This story was updated at 10:18 a.m. central time, March 7.
The bishop appointed to head the newly erected Syro-Malabar Catholic Eparchy of St. Thomas the Apostle of Melbourne, Australia, said he has "a tough task ahead."
"We have to practically start from zero," said Bishop Bosco Puthur, who was to be installed March 25, the feast of the Assumption, to lead the 40,000 Syro-Malabar Catholics in Australia. Until his appointment, he served as curial bishop of the Syro-Malabar Church.
The eparchy in Australia is the Syro-Malabar Church's second outside of India. The first was established in Chicago in 2011.
Puthur, 67, told Catholic News Service the Syro-Malabar Church in Australia has no church building or other infrastructure to support its members.
"It is a big task to bring together scattered families and set up parishes and centers for the organized pastoral care of our faithful," the bishop said in an interview at Mount St. Thomas, the church's headquarters.
Pope Francis appointed Puthur Jan. 11 to head the new eparchy in Melbourne. The bishop also will be the apostolic administrator of nearly 4,000 Syro-Malabarese immigrants in New Zealand.
The Melbourne eparchy is "unique in many ways," Puthur said, explaining that 85 percent of church members are younger than 40 and that most are immigrants from Kerala working in health care and information technology.
Although Australia already has four dioceses of Eastern Catholic churches, Puthur said the Syro-Malabar community is one of the largest in the country.
The establishment of the Australian eparchy followed a 2011 meeting at the Vatican among Australian bishops and a delegation from the Syro-Malabar synod led by Cardinal George Alencherry of Ernakulam-Angamaly, major archbishop of Syro-Malabar Church.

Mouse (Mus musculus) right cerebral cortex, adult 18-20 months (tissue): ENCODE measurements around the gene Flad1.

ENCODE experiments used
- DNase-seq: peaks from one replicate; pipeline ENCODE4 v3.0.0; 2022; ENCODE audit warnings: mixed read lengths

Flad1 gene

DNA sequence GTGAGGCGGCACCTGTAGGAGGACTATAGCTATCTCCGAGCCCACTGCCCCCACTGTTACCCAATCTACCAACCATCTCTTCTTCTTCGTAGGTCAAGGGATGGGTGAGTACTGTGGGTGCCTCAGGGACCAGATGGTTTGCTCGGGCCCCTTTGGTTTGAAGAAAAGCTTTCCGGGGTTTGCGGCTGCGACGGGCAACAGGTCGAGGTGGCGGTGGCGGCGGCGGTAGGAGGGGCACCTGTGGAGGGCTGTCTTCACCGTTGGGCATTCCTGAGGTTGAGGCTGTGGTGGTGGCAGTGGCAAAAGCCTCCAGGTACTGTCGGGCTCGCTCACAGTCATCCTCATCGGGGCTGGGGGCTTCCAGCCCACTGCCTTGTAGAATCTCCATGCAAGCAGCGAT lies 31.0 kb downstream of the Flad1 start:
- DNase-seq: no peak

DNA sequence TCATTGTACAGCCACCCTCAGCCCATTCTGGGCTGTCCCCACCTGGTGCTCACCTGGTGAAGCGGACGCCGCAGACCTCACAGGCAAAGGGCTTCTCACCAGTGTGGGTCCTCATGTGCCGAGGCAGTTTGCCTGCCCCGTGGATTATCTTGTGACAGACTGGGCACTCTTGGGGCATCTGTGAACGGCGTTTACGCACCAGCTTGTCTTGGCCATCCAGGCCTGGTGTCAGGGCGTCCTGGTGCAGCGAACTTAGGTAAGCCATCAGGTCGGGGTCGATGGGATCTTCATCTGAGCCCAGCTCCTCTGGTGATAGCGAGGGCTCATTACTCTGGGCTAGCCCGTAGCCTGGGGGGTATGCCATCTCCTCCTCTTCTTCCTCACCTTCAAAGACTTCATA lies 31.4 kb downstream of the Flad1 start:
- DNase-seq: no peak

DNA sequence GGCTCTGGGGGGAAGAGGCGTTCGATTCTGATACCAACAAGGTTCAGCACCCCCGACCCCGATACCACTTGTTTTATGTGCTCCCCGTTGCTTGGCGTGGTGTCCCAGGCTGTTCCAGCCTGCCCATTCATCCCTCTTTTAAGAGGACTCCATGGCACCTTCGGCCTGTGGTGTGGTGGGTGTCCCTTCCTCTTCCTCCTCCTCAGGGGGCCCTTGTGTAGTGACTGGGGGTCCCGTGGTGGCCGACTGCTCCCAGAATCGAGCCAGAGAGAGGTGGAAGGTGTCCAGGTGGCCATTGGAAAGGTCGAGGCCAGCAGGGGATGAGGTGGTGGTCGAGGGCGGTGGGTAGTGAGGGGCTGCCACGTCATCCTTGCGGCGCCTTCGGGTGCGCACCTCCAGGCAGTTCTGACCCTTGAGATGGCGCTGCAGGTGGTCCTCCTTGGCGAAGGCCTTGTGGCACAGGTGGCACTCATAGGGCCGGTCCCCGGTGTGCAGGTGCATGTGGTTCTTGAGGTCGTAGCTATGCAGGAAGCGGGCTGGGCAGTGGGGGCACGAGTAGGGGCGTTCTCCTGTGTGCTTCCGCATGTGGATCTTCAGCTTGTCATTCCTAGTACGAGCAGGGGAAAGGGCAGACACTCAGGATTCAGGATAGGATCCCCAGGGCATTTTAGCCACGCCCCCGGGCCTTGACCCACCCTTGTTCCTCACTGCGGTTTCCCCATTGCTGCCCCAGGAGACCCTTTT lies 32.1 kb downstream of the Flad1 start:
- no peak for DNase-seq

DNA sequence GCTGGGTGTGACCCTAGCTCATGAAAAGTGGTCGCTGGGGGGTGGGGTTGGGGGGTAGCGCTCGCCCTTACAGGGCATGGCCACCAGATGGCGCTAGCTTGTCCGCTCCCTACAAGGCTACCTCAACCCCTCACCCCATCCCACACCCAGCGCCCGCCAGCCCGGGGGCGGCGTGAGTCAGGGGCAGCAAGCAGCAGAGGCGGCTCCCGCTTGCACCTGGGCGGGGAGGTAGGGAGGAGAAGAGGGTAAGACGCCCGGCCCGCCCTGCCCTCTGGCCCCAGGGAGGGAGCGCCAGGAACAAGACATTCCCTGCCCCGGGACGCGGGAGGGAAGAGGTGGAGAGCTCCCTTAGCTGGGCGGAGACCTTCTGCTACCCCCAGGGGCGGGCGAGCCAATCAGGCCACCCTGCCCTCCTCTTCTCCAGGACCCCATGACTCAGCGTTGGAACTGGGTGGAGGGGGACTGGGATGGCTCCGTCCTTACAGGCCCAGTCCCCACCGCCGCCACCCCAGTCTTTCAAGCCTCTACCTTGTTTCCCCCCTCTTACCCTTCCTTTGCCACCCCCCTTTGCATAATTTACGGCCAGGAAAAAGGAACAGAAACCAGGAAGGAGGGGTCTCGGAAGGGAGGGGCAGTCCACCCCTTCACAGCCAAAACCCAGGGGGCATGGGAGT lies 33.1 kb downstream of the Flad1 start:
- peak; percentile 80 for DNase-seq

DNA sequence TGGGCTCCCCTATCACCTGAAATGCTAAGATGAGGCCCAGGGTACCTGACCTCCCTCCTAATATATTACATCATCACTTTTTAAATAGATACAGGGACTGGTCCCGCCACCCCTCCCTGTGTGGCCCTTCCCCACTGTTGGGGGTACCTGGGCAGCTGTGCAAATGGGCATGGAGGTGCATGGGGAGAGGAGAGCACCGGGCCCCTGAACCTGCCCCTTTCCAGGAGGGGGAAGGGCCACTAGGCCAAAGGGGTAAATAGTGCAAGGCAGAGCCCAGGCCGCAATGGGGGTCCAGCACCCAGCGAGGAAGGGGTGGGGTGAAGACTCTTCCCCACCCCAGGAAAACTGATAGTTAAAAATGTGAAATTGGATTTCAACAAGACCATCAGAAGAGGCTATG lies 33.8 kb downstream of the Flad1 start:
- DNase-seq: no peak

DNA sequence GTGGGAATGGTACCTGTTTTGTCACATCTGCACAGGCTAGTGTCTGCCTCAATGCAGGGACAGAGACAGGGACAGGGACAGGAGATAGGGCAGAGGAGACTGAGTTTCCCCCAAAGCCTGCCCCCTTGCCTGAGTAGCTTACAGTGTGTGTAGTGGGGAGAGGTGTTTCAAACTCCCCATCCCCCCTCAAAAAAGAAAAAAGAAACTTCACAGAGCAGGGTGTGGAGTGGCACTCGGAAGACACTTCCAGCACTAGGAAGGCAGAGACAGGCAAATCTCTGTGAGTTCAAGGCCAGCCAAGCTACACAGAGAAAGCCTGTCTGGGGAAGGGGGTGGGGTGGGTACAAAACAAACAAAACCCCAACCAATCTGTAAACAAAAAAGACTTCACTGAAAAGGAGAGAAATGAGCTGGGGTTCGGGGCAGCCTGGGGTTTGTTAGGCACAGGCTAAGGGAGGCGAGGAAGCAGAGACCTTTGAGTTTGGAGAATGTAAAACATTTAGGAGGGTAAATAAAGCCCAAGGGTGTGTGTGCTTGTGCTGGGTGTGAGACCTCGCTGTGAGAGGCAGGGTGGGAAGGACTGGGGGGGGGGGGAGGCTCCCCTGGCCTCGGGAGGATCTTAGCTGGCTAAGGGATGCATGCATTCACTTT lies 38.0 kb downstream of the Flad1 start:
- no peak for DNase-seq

The Syro-Malabar Church has more than 4 million members worldwide. It traces its origin to St. Thomas the Apostle, who is said to have reached the shores of Kerala in A.D. 52.
Puthur said the eparchy will depend on other Catholic churches to host liturgies and prayer services in Malayalam, the language spoken in Kerala.
"We cannot avail of the prime time in these churches as they have fixed schedules," he said. "Our people have to be patient until we set our infrastructures and priests in place. It is a challenging task."
Meanwhile, Archbishop Denis Hart of Melbourne, president of the Australian Catholic Bishops' Conference, recognized the establishment of the eparchy as an indication of the interest the Vatican has in meeting the spiritual needs of the thousands of Syro-Malabar Catholics who have settled in Australia.
"I welcome Bishop Bosco Puthur as the first bishop of the St. Thomas Catholics in Australia, and I look forward to working with him ... (who has to take) care of his brothers and sisters through the whole country," the archbishop said.
Puthur welcomed the support the Syro-Malabar community has received from the Australian bishops, saying their backing will strengthen the community.
While more than 70 Syro-Malabar priests already serve across Australia, the bishop pointed out that there is not a single nun from the church in the country.
"We need proper structures and dozens of priests and nuns to bear witness to the faith in our own tradition in a highly secularized society," he said.
Fr. Francis Kolencherry, recently appointed as vicar general of the new eparchy, told CNS in an email that just nine chaplains have been appointed to specifically serve Syro-Malabar Catholics. He said that of those, he is the lone full-time chaplain.
"The SMC has 10 Mass centers with more than 2,000 families in Melbourne, while 11 communities in other cities have weekly Masses, and many others have Mass once a month or whenever a priest is available," he explained.
"We look forward to a more effective national coordination to share the human resources properly to ensure efficient pastoral mechanisms like liturgical celebration, adult (faith) formation, catechism, marriage preparations courses, online Oriental theology courses, annual retreats, etc.," he wrote.
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